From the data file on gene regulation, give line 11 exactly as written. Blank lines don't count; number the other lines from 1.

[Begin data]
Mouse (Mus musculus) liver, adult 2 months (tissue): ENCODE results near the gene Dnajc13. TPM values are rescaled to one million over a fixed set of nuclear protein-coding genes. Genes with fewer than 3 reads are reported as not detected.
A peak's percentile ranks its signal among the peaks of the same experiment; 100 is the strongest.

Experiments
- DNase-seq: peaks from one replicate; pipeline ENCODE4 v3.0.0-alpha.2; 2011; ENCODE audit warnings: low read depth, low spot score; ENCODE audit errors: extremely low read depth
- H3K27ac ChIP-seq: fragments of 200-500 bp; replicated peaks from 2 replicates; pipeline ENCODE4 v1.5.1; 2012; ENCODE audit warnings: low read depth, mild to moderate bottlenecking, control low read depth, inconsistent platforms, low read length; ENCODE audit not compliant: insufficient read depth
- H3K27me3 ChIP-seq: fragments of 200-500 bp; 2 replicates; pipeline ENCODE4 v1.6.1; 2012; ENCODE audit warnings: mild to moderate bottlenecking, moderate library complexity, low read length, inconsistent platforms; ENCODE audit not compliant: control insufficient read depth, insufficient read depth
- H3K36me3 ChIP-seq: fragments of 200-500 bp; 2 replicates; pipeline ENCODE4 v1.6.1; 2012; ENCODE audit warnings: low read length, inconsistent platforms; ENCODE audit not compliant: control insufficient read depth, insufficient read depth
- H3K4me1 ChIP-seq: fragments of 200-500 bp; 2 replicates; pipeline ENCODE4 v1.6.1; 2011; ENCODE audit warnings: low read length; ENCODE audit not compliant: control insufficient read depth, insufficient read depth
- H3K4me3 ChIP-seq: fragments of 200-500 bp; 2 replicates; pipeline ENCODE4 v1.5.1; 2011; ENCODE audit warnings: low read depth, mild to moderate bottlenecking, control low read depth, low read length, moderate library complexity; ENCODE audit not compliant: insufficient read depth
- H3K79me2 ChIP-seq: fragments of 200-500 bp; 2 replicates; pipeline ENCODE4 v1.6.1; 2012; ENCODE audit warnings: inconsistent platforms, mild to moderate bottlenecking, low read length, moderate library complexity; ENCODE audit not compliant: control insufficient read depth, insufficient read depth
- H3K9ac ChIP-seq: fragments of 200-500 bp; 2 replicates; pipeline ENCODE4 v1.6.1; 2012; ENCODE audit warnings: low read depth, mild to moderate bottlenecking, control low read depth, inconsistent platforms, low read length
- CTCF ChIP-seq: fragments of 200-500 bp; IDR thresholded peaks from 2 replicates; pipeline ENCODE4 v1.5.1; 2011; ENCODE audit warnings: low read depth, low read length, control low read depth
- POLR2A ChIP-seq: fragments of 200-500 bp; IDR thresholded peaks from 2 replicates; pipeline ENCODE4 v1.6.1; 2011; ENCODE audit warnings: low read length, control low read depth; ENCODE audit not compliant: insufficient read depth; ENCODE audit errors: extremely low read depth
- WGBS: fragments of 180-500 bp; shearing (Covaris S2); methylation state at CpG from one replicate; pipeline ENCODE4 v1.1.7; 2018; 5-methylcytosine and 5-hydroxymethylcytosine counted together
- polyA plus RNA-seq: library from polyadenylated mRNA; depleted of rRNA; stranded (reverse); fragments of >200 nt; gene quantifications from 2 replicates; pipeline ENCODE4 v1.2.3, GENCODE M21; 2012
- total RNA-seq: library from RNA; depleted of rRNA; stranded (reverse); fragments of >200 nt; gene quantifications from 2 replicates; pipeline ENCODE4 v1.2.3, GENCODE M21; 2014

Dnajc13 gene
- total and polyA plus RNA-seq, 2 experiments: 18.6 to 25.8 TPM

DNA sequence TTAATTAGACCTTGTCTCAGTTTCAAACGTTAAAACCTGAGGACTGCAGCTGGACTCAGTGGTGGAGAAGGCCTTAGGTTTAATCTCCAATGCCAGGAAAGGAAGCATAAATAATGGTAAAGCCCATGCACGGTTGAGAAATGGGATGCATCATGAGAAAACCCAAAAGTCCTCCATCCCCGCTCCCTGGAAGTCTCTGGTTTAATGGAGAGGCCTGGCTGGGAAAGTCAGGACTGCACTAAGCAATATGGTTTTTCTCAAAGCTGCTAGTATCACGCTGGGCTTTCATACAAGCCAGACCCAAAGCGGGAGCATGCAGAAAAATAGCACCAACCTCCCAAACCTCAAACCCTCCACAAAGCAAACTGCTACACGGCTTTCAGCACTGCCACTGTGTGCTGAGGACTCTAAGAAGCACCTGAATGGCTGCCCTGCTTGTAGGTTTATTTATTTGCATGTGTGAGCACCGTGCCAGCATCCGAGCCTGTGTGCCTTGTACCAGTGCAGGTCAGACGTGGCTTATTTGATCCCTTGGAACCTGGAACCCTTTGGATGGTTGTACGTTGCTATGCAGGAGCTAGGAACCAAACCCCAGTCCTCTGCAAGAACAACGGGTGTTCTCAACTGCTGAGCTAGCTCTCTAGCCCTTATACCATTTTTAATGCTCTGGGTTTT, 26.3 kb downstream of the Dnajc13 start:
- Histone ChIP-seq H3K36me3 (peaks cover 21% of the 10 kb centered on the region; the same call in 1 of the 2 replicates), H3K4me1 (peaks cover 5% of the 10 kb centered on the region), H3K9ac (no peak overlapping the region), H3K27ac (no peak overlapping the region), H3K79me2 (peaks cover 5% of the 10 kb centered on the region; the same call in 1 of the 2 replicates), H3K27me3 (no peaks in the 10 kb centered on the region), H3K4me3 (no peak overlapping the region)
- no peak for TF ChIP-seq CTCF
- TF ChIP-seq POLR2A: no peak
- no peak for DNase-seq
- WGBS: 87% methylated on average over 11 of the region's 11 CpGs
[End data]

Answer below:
- H3K9ac ChIP-seq: fragments of 200-500 bp; 2 replicates; pipeline ENCODE4 v1.6.1; 2012; ENCODE audit warnings: low read depth, mild to moderate bottlenecking, control low read depth, inconsistent platforms, low read length